"But my real point, since I found a viable solution to the immediate problem, is that there is cursor information presented to the user in the cursor list box that I can't get at programmatically!"
But you can get at it programatically if you use Cerati's message if you take the index and to determine the plot's name.
You're problem is really becoming much more sophisticated than what you had discussed originally. Since you are trying to use the best features of one kind of cursor, then use the best feature of another cursor mode, and this and that, and back and forth, you are going to have to build a sophisticated program to handle all of these variations and requirements that you want to have.
At your urging I tried that little bit of magic and it failed with an error (invalid parameter)--I guess it didn't like that "-1".
You're problem is really becoming much more sophisticated than what you had discussed originally.
Actually, if you look back at the second post of this topic (I thought the topic post might have lacked detail), I did describe the scope of my problem/application, only in somewhat more compact language than just recently.
Since you are trying to use the best features of one kind of cursor, then use the best feature of another cursor mode, and this and that, and back and forth, you are going to have to build a sophisticated program to handle all of these variations and requirements that you want to have.
All I'm trying to do is accomplish my user interface goal--and I have, as I explained earlier, very simply and easily, as it turned out, once I understood what was actually happening in my code from a LabVIEW perspective. One prop node in the right place with the right value was about all it took! The most difficult part was accounting for the data between horizontal pixels since there was more data being plotted than there were pixels to represent it, but still not much to it. I've been programming in LabVIEW for almost 20 years now--since it came out for Windows (V2.5.1). Back then NI's tech support was totally customer-oriented--effective and a pleasure to work with. There was no "pay us $3500 a year for phone support or go fishing in the forums for your answers" non-sense, like today. Anyway...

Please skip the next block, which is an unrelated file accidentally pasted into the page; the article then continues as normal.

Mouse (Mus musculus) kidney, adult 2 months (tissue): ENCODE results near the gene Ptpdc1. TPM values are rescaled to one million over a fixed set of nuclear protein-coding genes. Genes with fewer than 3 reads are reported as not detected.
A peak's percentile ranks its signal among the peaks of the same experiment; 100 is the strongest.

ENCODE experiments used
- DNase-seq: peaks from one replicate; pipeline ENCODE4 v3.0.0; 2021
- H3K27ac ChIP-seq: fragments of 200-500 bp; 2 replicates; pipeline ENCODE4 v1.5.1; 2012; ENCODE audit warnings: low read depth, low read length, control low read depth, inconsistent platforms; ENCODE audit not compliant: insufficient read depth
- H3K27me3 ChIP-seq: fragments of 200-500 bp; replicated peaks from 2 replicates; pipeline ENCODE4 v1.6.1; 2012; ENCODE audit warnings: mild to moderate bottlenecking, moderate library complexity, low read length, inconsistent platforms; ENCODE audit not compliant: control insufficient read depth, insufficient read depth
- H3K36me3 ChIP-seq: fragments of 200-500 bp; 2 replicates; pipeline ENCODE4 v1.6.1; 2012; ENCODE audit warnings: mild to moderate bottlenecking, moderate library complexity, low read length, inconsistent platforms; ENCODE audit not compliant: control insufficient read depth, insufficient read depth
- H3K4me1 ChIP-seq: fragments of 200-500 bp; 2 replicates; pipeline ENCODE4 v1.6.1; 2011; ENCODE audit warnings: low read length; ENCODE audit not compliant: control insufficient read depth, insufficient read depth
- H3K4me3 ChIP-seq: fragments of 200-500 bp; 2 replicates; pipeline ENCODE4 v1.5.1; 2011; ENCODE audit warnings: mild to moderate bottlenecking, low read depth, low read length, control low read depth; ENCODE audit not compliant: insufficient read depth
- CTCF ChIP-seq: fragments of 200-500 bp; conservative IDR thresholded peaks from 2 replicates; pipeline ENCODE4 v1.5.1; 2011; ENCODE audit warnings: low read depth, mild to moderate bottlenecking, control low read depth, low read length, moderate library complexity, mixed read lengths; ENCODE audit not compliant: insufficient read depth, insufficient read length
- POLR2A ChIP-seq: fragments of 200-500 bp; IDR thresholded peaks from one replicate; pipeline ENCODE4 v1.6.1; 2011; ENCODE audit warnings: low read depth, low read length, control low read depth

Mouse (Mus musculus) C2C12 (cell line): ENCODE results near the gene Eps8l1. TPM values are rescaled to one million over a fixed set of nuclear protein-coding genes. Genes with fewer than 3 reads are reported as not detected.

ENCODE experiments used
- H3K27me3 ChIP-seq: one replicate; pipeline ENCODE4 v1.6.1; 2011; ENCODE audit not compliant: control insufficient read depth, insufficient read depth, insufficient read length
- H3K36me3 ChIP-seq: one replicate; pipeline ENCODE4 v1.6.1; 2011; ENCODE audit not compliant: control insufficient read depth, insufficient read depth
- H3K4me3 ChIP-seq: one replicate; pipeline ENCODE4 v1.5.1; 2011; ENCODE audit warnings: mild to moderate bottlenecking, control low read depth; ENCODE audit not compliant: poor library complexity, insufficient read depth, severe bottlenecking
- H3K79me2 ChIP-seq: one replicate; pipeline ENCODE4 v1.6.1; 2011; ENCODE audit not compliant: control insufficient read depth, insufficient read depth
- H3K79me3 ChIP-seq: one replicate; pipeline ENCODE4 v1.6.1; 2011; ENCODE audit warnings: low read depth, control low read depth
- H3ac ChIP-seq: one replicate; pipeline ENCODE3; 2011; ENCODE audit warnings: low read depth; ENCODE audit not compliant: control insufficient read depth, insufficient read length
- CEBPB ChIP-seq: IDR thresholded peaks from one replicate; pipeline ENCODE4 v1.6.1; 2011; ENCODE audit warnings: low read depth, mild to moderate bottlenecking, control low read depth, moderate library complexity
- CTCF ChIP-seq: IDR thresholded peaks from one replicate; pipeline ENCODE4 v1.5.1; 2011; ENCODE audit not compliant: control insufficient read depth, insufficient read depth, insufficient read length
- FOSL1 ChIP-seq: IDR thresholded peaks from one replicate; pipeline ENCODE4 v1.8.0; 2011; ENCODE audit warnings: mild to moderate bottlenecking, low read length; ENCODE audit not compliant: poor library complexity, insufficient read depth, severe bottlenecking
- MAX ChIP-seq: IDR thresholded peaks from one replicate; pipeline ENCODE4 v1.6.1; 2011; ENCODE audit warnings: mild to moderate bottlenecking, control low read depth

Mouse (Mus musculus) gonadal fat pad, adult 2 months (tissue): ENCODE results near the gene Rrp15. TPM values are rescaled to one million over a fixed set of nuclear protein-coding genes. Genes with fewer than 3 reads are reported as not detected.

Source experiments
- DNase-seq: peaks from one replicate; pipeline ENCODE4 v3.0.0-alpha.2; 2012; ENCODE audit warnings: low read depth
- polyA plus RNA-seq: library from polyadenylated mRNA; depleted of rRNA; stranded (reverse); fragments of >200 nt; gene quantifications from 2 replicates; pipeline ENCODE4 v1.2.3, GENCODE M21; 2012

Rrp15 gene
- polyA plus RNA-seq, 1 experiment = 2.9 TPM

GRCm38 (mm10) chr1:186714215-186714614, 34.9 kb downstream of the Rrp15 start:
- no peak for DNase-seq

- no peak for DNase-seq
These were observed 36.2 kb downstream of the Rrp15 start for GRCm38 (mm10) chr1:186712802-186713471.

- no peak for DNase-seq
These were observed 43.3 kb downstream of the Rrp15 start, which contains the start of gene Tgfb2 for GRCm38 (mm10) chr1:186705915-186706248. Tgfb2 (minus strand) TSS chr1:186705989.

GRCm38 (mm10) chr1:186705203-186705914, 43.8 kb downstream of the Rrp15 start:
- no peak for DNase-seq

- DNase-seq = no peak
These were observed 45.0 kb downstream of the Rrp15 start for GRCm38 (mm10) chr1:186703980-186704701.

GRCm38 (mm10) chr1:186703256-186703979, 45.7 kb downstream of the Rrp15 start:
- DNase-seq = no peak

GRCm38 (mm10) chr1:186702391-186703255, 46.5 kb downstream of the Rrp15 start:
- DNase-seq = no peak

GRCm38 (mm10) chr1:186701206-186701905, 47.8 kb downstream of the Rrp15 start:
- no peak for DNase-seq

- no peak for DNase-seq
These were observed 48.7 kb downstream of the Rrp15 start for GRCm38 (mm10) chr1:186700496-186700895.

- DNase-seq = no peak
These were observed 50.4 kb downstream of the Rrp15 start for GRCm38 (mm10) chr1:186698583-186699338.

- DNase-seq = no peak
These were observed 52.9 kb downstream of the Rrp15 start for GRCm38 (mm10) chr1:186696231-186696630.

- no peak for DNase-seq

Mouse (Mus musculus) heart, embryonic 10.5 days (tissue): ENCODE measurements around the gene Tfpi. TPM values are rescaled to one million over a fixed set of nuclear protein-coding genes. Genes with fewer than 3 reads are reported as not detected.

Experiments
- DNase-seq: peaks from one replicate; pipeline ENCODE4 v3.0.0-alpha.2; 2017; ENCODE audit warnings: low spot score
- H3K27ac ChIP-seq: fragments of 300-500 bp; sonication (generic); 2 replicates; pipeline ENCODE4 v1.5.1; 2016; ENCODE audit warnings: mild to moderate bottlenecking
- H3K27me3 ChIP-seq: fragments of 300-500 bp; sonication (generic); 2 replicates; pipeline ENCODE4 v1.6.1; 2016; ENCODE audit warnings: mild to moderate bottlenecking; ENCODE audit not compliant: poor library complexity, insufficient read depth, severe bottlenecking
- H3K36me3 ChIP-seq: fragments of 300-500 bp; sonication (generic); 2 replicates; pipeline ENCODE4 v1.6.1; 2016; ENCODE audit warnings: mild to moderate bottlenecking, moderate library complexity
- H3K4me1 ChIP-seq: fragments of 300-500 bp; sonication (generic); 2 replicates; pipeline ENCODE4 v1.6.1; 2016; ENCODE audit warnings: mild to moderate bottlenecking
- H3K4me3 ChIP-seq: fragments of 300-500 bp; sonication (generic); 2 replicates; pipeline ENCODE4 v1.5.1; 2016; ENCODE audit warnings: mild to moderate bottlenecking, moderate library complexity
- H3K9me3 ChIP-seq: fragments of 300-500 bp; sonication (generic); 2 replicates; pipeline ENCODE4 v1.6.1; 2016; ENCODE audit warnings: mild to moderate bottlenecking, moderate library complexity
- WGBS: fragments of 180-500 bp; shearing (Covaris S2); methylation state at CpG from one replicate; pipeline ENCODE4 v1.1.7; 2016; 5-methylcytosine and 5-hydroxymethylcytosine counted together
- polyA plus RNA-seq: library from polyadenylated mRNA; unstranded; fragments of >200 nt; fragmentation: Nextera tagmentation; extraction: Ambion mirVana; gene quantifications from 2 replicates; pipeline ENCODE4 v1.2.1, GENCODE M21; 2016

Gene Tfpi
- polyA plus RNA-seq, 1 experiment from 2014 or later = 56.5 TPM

I suspect there is no "documented" way to programmatically access all the contents of the fp Cursors List box; it "fell through the cracks" as it were. My advice to you, Ravens Fan, if you're still polling user controls is forget about it and come up to speed on the event structure and dynamic events registration for your user interface coding. You won't regret it.
My advice to you, Ravens Fan, if you're still polling user controls is forget about it and come up to speed on the event structure and dynamic events registration for your user interface coding. You won't regret it.
Well, I haven't been using LV for nearly 5 years and putting in over 6000 posts on these forums without learning a thing or two about how to use event structures.
If you've been programming in LV for 20 years now, I'm surprised you haven't participated in the forums before yesterday.
I don't think you are the only one who has some complaints about the way cursors are implemented in LV now. Some longer time users than me can tell you about their issues with it. I think the change occurred between LV 7.1 and LV8.0. I had initially started working with 7.1, and it wasn't long after that I upgraded to 8.0. So I don't have much experience with the older version of cursors, though I do remember seeing the changeover.
If you have time, search the forums for commentary threads about the old cursors vs. new.